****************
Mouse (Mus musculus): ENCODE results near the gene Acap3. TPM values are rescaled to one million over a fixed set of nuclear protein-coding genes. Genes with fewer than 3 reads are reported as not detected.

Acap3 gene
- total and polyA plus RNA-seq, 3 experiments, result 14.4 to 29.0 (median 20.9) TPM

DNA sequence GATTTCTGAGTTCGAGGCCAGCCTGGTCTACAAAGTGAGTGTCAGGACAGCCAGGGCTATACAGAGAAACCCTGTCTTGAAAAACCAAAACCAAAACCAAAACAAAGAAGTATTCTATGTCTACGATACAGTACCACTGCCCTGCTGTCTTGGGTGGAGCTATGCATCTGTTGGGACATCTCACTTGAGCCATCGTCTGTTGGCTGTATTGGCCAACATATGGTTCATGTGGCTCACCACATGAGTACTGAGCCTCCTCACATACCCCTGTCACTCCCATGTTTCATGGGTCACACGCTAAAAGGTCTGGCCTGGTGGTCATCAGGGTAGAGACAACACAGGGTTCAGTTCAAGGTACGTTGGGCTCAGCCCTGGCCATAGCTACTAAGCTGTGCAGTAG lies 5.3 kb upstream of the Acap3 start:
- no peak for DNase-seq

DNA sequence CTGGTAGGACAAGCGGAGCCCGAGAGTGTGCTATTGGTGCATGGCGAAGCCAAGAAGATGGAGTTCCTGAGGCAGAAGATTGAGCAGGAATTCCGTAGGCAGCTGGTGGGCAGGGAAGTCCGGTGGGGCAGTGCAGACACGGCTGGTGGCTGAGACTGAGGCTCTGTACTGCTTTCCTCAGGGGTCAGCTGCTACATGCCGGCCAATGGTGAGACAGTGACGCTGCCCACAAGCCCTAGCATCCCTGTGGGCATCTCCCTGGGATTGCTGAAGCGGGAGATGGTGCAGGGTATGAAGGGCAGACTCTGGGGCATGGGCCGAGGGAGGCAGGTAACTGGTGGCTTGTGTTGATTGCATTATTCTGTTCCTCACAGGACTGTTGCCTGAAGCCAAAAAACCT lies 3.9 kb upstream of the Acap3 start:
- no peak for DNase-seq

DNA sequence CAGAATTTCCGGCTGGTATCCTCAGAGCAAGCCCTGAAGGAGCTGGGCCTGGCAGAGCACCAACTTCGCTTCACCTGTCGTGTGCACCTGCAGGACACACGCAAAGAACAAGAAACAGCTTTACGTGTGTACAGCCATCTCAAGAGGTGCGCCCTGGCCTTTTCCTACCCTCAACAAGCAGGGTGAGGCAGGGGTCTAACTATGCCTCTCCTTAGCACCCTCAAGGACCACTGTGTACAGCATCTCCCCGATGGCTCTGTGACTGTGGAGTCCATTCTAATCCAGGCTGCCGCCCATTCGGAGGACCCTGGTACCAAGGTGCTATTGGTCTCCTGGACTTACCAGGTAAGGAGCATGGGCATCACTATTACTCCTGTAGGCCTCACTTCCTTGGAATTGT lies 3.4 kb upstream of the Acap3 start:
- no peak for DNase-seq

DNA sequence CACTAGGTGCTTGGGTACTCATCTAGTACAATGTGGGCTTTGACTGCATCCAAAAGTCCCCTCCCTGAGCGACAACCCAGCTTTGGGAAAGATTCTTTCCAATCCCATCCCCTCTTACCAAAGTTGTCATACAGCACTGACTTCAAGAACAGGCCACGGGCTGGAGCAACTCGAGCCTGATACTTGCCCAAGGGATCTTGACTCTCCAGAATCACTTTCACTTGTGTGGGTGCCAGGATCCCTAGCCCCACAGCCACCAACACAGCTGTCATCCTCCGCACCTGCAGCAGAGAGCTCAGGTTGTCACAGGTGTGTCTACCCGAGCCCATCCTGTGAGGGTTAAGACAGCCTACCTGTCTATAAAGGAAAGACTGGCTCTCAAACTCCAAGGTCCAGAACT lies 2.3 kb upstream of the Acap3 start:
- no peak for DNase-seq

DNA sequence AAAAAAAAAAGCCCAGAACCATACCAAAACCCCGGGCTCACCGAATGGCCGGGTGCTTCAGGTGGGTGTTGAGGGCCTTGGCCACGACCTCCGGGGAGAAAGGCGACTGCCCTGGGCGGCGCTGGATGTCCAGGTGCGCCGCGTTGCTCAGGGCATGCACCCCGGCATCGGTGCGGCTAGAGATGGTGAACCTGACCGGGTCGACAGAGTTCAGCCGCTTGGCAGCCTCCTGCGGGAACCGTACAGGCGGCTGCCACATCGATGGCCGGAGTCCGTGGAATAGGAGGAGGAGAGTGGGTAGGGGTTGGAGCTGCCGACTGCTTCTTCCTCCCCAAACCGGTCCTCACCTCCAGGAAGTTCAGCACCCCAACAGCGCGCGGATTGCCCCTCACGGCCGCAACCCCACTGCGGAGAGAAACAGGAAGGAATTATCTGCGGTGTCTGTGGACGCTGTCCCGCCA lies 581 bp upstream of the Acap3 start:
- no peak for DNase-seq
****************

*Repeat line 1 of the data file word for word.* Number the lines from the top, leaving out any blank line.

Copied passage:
Mouse (Mus musculus): ENCODE results near the gene Acap3. TPM values are rescaled to one million over a fixed set of nuclear protein-coding genes. Genes with fewer than 3 reads are reported as not detected.